Reports indicate that the Department of Homeland Security (DHS), Immigration Customs Enforcement (ICE) has launched enforcement actions targeting individuals throughout the United States.
Over the past week, 41 individuals were arrested in New York City under this enforcement action.
Here is a list of tips and rights that you should know in case you feel that in the future you could be arrested and detained by ICE:
- Under new federal enforcement priorities, noncitizens at most risk of a targeted raid include those with valid immigration status who were convicted of certain crimes and those without lawful status who are
- Convicted of ANY criminal offense
- Charged with ANY criminal offense where the charge is “not resolved” (pending or open cases)
- Committed “acts” that constitute a “chargeable criminal offense,” which may include prior unlawful entry into the U.S., workplace fraud or identity theft and minor offenses such as driving without a license, traffic tickets, etc.
- Subject at any time to a final order of removal and have not departed
- Suspected of fraud or willful misrepresentation in their immigration cases
- An “abuser” of any government benefit program
- A threat to public safety and security in the “judgment” of an “immigration officer,” which may include visa violators, suspected gang members
- Should you feel that you are at risk here are some hotlines to call:
- In New York, if you have questions or concerns about potential ICE raids, call the The New York State Office of New Americans “New Americans” Hotline: 1-800-566-7636
- New Yorkers can contact the Legal Aid hotline by calling – 844-955-3425 for assistance in various languages to families who have an immediate ICE detention case, questions about their rights or other pressing immigration concerns.
- If you want to report a raid within NYC, call the Immigrant Defense Project at 212-725-6422. If you want to report a raid outside of NYC, contact United We Dream at 1-844-363-1423
- ICE cannot conduct raids to arrest immigrants at schools, places of worship, hospitals, weddings or funerals.
- If you feel you might be arrested, should there be a raid, you should tell your family now where all your employment and other documents are pertaining to your identity and theirs. In the case that you are arrested they will be able to take your documents to an attorney who can fight your case or state your options.
- If you feel you might be arrested in a raid in the future you should see an attorney now to find out information about your options.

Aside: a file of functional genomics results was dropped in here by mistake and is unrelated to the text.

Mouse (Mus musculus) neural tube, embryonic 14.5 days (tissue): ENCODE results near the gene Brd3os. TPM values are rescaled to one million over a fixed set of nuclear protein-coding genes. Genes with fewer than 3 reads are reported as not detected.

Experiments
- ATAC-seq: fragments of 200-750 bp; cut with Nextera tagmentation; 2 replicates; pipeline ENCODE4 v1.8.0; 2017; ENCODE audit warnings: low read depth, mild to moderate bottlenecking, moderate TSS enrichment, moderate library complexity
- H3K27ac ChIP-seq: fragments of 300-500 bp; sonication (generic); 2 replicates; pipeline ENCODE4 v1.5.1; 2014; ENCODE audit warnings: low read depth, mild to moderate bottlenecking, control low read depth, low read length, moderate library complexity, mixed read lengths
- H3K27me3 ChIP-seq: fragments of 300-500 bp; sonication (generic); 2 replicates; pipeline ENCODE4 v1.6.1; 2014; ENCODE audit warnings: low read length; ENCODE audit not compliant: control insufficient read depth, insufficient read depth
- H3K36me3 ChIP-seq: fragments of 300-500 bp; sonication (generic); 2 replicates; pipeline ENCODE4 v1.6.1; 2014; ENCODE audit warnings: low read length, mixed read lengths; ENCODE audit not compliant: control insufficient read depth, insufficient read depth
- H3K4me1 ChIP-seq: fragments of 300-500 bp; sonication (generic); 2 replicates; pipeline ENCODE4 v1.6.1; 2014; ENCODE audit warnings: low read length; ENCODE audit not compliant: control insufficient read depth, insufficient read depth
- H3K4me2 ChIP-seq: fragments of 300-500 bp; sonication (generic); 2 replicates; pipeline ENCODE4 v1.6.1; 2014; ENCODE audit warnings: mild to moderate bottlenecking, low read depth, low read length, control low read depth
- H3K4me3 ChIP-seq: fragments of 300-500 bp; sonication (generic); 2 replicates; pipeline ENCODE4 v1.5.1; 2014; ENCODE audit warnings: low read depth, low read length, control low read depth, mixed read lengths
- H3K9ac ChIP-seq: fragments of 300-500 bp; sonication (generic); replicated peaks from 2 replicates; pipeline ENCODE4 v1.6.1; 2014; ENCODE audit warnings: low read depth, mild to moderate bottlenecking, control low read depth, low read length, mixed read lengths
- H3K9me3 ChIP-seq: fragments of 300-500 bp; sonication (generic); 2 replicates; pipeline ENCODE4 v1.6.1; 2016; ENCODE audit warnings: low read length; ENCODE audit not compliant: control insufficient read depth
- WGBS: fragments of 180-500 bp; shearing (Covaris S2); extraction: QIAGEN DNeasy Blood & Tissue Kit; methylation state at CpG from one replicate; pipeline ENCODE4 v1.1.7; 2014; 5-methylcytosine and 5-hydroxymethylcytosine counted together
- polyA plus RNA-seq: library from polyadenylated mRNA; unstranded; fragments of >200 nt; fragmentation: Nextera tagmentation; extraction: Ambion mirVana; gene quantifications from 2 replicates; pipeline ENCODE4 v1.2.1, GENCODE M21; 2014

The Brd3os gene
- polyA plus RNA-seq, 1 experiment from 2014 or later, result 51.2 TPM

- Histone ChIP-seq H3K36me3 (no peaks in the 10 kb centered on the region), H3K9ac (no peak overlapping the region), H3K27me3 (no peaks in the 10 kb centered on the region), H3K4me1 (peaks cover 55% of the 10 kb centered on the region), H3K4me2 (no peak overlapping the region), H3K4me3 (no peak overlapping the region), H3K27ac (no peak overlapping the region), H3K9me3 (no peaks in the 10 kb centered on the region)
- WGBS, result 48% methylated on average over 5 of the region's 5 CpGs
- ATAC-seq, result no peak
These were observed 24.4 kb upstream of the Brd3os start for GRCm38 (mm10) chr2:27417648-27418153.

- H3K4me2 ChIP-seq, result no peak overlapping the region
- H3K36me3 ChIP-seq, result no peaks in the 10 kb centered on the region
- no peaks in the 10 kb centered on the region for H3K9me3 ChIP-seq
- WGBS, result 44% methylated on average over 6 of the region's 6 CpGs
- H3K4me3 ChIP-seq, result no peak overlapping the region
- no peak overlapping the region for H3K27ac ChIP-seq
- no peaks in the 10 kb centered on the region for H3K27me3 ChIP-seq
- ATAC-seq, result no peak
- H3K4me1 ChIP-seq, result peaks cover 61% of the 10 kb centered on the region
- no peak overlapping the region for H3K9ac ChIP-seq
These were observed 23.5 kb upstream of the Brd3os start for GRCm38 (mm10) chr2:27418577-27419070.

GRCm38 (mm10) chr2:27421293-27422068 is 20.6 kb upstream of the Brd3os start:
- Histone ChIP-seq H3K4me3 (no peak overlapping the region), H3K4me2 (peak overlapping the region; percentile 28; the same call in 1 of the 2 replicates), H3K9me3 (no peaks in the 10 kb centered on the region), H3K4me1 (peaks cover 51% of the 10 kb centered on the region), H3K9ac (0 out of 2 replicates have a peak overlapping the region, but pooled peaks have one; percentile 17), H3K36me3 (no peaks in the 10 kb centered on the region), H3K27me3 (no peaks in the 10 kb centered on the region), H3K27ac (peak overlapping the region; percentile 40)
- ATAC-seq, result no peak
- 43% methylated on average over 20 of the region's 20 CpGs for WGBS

- What to do should ICE come to your home or approaches you in public:
- ICE agents might wear plain clothes or say they are police or say they are investigating a crime.
- If ICE comes to your home they should have a warrant signed by a judge. If they do not have a warrant signed by a judge you DO NOT have to open your door. Ensure that they slip the warrant under your door and that the warrant has your name on it before opening the door.
- Ask an ICE agent to see their ID
- Inform them if there are children or elderly people in your home.
- If any ICE agent does not have an ID or signed warrant with a judge’s signature and your name on it, politely tell them “I do not consent to you being in my home. Please leave.” If they search your rooms say “I do not consent to your search”.
- You DO NOT need to answer any questions that an ICE agent might ask. Under the 5th amendment you have the right to remain silent.
- Should you answer any questions that an ICE agent asks you, DO NOT lie about your answers. The best thing to do in this situation is to remain silent and politely decline to answering their questions.
- Anyone who is arrested must be told these four things before being questioned by the police:
- You have the right to remain silent
- Anything you say can and will be used against you in a court of law
- You have the right to an attorney
- If you cannot afford an attorney, one will be appointed for you. So stay silent until you have an attorney present.
- DO NOT sign any papers that ICE gives you without first speaking with your attorney.
- You DO NOT need to share information on where you were born or your immigration status.
- You DO NOT need to give them your passport or other immigration documents.
- Let ICE officers know if you have children, health problems, or other factors that may cause you or your family to suffer if you are arrested.
For more Know Your Rights information in English and Spanish.